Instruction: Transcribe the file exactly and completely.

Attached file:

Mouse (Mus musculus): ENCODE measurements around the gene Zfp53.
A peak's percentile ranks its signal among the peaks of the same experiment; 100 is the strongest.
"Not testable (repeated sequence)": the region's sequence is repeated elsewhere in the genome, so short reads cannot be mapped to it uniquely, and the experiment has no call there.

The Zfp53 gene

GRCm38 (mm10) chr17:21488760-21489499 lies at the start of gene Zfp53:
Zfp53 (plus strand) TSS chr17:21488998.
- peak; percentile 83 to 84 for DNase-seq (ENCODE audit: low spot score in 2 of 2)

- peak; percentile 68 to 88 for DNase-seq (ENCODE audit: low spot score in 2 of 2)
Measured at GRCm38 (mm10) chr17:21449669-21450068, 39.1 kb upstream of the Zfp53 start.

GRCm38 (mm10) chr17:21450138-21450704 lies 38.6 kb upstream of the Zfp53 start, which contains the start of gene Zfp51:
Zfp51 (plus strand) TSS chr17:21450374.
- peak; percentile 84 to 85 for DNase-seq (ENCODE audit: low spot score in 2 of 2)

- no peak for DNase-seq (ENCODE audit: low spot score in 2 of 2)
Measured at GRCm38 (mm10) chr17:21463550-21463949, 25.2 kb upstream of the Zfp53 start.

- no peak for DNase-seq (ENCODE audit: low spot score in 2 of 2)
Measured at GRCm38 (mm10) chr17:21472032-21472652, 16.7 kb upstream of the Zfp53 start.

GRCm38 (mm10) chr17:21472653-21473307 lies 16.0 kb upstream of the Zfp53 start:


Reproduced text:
Mouse (Mus musculus): ENCODE measurements around the gene Zfp53.
A peak's percentile ranks its signal among the peaks of the same experiment; 100 is the strongest.
"Not testable (repeated sequence)": the region's sequence is repeated elsewhere in the genome, so short reads cannot be mapped to it uniquely, and the experiment has no call there.

The Zfp53 gene

GRCm38 (mm10) chr17:21488760-21489499 lies at the start of gene Zfp53:
Zfp53 (plus strand) TSS chr17:21488998.
- peak; percentile 83 to 84 for DNase-seq (ENCODE audit: low spot score in 2 of 2)

- peak; percentile 68 to 88 for DNase-seq (ENCODE audit: low spot score in 2 of 2)
Measured at GRCm38 (mm10) chr17:21449669-21450068, 39.1 kb upstream of the Zfp53 start.

GRCm38 (mm10) chr17:21450138-21450704 lies 38.6 kb upstream of the Zfp53 start, which contains the start of gene Zfp51:
Zfp51 (plus strand) TSS chr17:21450374.
- peak; percentile 84 to 85 for DNase-seq (ENCODE audit: low spot score in 2 of 2)

- no peak for DNase-seq (ENCODE audit: low spot score in 2 of 2)
Measured at GRCm38 (mm10) chr17:21463550-21463949, 25.2 kb upstream of the Zfp53 start.

- no peak for DNase-seq (ENCODE audit: low spot score in 2 of 2)
Measured at GRCm38 (mm10) chr17:21472032-21472652, 16.7 kb upstream of the Zfp53 start.

GRCm38 (mm10) chr17:21472653-21473307 lies 16.0 kb upstream of the Zfp53 start: